What Are the Kinds of Quasi Contracts?
A quasi contract is also known as an "implied contract," in which a defendant is ordered to pay restitution to the plaintiff, or a constructive contract, meaning a contract that is put into existence when no such contract between the parties exists.
What Is a Quasi Contract Example?
An example might be if Person A offers to pay Person B to help them move to a new apartment, and agrees to pay the $100 for the help. The agreement is verbal and not a formal contract. Person B commits to the job, turns down a different job, and shows up on the required day to help with the move. But when Person B shows up, Person A tells them that they are not needed after all and that the job is canceled. Person B files a civil suit to have the missing money paid and a quasi contract might be instituted, if the judge agrees that money is owed.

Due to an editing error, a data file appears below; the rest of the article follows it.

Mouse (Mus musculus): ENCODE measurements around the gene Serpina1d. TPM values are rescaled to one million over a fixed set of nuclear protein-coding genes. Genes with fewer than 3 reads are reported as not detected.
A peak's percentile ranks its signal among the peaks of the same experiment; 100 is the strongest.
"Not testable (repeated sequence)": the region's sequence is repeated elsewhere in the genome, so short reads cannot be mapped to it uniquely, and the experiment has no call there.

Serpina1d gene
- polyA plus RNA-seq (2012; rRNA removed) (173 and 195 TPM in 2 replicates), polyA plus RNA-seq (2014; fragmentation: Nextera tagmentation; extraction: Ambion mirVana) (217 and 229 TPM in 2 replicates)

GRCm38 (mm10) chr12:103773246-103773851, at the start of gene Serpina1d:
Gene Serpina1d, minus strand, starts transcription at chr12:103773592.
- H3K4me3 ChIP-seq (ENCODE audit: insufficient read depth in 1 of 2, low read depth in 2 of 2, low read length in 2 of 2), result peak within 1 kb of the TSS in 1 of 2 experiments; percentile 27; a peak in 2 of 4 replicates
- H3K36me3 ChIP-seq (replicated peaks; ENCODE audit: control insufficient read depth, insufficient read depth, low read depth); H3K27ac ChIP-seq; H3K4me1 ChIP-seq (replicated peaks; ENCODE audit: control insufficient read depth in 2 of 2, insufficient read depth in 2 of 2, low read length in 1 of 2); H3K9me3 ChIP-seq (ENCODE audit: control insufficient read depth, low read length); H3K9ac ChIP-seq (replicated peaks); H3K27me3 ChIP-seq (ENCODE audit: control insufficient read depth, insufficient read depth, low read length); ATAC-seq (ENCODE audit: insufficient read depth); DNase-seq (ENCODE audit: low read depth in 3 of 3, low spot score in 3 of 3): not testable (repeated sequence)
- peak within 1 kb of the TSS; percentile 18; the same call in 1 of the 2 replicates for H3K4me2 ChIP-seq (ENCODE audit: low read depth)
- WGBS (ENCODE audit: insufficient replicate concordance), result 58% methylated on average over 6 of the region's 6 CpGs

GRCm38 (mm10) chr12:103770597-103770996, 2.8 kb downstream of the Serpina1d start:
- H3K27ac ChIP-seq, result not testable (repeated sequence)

What Is a Quasi Delict Example?
A quasi delict is when a wrong occurs accidentally, such as negligence, versus a true delict, which is when a wrong occurs deliberately.
The Bottom Line
With a quasi contract, a defendant is required to behave as if there was a legal contract with the plaintiff. It is designed so that one party is not unjustly enriched at the expense of the other. Unjust enrichment is when someone benefits unfairly, either due to circumstance or the other party's misfortune. A quasi contract is rendered by a judge, as a settlement, after the fact, when a formal contract otherwise did not exist.